Previous PageTable Of ContentsNext Page

Simulated insect damage to soybean growing tips

L.W. Banks

Department of Agriculture, Condobolin N.S.W 2877

The growing tip of the main stem of soybeans may be damaged or removed by insects such as the budworm (Heliothis spp.) and the grass blue butterfly (Zizeeria otis labradus) and by grazing animals such as hares and rabbits. The ability of a soybean crop to recover from decapitation depends on the level and time of damage. An experiment was sown in 1982 and 1983 at Condobolin in central western N.S.W. to measure the ability of the indeterminate soybean variety, Chaffey, to recover from severe levels of decapitation.


Field plots were subjected to 50% or 100% decapitation by cutting off the top of the main stem (including the unopened leaves) of every alternate or every single plant, respectively, at four times:

A - first trifoliate leaf fully expanded
B - first flower open
C - all plants flowering
D - all plants finished flowering.

Each plot was treated once only and allowed to recover without further damage to simulate single insect attacks. Control plots were left undamaged.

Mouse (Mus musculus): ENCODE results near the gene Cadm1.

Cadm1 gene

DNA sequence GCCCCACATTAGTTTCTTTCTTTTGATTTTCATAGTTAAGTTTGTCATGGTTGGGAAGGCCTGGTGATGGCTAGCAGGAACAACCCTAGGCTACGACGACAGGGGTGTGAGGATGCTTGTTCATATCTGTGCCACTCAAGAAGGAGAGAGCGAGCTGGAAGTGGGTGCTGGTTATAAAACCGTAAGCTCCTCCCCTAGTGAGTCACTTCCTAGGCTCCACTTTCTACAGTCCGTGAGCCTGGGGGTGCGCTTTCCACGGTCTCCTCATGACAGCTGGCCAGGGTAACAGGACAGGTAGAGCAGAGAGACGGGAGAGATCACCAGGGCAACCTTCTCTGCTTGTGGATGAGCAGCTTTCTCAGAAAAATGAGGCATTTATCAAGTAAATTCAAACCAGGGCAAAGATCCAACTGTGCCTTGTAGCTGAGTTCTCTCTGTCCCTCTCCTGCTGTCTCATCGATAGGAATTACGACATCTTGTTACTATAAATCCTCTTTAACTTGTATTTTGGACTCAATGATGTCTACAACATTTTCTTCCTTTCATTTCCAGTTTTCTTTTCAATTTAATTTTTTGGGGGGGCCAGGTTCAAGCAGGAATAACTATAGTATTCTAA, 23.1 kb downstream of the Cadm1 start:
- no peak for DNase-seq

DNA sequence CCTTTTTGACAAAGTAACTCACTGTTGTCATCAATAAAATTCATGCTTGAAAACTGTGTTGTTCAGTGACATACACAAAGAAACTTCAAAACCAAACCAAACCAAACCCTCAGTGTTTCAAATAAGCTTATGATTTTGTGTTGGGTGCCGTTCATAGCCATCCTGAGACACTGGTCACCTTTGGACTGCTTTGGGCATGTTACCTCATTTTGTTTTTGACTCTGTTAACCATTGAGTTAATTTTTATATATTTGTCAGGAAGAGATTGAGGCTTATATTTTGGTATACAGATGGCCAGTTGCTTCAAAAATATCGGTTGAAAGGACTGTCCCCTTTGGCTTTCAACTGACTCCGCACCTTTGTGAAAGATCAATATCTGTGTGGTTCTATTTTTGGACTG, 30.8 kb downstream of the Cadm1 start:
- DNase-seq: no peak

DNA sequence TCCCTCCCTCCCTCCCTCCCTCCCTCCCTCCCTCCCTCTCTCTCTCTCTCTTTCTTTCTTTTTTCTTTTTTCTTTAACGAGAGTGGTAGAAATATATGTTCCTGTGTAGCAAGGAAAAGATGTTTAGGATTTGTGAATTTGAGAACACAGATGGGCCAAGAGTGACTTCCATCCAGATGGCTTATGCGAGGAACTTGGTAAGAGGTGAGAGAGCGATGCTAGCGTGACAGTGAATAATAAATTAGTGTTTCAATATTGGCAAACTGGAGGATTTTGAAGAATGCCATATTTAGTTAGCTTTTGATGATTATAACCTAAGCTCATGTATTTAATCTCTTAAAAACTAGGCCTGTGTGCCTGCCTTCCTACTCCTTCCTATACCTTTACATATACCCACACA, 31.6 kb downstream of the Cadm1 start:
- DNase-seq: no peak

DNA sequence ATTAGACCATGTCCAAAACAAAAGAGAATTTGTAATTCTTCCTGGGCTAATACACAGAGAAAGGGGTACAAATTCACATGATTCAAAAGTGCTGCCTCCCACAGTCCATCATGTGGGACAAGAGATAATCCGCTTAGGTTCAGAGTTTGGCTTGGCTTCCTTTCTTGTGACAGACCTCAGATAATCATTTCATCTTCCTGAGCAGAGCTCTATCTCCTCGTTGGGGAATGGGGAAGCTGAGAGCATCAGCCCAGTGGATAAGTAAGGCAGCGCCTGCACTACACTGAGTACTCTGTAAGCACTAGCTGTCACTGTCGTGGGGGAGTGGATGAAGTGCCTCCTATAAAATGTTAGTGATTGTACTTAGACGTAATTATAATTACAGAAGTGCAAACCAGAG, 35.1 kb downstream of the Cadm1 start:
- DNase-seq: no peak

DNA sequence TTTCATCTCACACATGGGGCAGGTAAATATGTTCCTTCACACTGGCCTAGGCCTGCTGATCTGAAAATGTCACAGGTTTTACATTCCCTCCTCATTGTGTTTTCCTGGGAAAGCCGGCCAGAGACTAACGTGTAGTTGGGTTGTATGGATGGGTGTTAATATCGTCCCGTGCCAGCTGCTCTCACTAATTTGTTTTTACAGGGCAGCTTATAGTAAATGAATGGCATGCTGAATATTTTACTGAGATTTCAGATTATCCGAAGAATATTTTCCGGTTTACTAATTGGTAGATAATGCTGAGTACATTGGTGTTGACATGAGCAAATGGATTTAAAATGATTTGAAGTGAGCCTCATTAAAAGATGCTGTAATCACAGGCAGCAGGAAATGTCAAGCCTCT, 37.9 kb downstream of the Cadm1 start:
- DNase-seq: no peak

Results and Discussion

Undamaged plots produced 1.6 branches, 9.6 branch nodes and 19.7 main stem nodes per plant and yielded 2762 kg/ha, averaged over the two years.

Decapitation stopped development of the main stem and stimulated branching during the vegetative and flowering phases. The branches compensated for the lack of main stem nodes so that the total number of nodes/plant was maintained, irrespective of the time of treatment. Nevertheless, the disruption to growth had some effect on yield, especially prior to full flowering. Decapitation of all plants caused a 10% reduction in yield.

The ability of indeterminate soybeans to regrow after severe leaf loss during their vegetative and flowering phases is shown in their relative leaf area index at the end of flowering. New leaves were produced on new branches and in the axils of removed leaves. Seed yield and seed size after a 50% defoliation indicate that the final bush size is more than adequate to support the potential yield. Total defoliation prior to or during flowering only reduced yield by 20% but removal of leaves at the end of flowering prevented complete seed set and seed filling and therefore significantly reduced yield.

Previous PageTop Of PageNext Page